Recycling has become an art form at Yptrix Industries Inc. in Churchill, Ontario, makers of Ecocast wildlife sculptures. John Norrish started Yptrix six years ago, spending the first year researching and developing the process by which he can turn scrap plastic into sculptures that resemble the more-costly soapstone.
The proprietary process uses the plastic materials as aggregate chips that are cast in molds.
The plastic is not melted. Local artists who work for Yptrix Industries provide the hand-finishing and detail work to the Inuit-style art.
The Ecocast Canadian Wildlife series includes sculptures of turtles, dolphins, sea lions, polar bears, walrus, eagles and humpback whales.
Materials used in the sculptures include ABS, PVC and urea.
We can use almost any type of plastic,'' Norrish said. ``Our only limitation is the softer plastics such as film.''
The softer materials must first be frozen in liquid nitrogen, then cryogenically ground into chips, Norrish explained. The company currently does not use post-consumer plastics, or commingled plastics, but is experimenting with both.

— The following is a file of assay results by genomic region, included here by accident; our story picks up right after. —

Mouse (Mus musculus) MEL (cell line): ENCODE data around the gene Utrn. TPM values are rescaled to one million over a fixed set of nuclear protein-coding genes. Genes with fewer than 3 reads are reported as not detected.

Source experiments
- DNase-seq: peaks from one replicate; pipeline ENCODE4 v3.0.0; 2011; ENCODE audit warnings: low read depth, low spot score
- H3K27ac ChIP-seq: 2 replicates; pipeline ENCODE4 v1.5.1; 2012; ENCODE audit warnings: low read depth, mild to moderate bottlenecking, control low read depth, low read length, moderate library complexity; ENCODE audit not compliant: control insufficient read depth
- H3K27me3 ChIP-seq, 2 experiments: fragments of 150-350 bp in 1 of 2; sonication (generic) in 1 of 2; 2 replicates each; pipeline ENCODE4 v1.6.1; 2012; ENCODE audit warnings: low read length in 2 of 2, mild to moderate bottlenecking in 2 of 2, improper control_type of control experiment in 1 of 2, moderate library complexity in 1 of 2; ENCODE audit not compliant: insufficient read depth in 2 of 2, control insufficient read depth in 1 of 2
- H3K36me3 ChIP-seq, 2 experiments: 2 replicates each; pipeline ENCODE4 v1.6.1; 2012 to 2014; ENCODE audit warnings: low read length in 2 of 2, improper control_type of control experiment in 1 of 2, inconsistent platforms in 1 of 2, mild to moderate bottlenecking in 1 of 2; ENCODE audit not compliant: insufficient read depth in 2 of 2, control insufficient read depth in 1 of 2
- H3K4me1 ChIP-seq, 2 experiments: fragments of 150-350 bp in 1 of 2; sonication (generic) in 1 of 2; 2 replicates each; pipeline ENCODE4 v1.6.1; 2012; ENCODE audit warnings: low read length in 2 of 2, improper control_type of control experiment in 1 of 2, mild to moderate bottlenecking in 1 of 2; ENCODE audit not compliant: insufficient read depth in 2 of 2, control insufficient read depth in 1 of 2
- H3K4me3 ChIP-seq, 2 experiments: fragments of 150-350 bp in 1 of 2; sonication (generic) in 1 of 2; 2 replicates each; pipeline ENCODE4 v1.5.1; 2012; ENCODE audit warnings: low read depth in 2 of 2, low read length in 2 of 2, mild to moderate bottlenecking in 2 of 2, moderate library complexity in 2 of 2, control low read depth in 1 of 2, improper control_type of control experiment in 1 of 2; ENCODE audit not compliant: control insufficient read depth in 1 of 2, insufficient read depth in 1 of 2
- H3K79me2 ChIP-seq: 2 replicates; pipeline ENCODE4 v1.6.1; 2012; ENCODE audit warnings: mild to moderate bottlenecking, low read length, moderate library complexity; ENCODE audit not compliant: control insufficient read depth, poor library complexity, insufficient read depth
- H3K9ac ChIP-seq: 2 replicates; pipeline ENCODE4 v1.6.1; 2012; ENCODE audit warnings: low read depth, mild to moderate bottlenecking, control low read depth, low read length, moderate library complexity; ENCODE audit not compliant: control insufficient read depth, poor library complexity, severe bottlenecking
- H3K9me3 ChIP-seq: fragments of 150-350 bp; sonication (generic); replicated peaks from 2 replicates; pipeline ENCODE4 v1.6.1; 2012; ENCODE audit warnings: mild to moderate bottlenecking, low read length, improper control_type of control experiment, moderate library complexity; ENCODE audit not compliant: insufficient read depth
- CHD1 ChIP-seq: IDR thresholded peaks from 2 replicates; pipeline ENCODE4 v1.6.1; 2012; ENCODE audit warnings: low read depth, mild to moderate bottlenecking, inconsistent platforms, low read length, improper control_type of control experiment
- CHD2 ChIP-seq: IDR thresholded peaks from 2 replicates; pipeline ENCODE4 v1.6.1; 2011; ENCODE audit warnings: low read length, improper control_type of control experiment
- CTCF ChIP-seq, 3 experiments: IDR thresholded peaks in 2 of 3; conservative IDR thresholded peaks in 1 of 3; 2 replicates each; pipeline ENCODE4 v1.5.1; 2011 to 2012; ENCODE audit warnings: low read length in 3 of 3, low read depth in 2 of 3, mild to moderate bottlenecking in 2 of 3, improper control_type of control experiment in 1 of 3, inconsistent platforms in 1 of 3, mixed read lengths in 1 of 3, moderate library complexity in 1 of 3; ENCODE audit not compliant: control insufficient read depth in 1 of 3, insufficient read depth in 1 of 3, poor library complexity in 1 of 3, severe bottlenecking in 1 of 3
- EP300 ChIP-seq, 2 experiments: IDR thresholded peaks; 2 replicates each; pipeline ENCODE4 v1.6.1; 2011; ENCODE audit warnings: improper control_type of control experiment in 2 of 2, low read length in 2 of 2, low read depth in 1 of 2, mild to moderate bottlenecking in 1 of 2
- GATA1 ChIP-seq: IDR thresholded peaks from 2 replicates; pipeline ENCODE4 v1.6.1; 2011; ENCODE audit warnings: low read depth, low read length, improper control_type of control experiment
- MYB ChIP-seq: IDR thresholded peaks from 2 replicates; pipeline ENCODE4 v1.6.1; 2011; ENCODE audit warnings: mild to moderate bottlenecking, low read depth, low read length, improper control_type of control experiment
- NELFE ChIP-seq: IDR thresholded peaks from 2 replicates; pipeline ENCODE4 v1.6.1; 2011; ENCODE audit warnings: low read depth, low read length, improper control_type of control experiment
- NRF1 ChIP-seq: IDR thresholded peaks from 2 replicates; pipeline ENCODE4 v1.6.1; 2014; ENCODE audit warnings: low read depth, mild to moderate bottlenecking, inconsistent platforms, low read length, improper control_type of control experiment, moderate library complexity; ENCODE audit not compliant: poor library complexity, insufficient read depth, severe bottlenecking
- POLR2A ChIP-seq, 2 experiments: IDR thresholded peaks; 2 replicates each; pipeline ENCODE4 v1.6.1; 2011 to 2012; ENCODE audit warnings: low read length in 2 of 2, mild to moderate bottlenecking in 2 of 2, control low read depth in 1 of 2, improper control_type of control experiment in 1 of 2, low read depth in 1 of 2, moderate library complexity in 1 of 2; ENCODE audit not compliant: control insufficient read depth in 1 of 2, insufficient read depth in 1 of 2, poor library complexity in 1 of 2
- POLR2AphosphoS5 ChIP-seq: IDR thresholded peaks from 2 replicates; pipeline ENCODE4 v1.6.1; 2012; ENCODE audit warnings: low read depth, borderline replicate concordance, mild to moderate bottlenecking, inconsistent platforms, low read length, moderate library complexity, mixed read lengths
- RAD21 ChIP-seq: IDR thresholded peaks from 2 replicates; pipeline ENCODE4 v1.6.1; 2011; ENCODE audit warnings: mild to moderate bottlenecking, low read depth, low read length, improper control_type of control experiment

Norrish gets his materials primarily from large plastics processors.
We go into large companies and say, `Give us your scrap, and we'll make your corporate gifts from your own scrap,'*'' he said.
Companies such as Northern Telecom and Husky Injection Molding Systems Ltd. provide Yptrix with scrap plastics.
Besides Norrish's wife Maeve and son Matthew, the company employs four full-time finishing artists.
With Christmas less than five months away, the busy season has started at the plant, during which time Norrish employs as many as 16 artists.
Yptrix also manufactures plaques, trophies and other specialty award sculptures.
Tel. (705) 431-7193 or fax (705) 431-7005.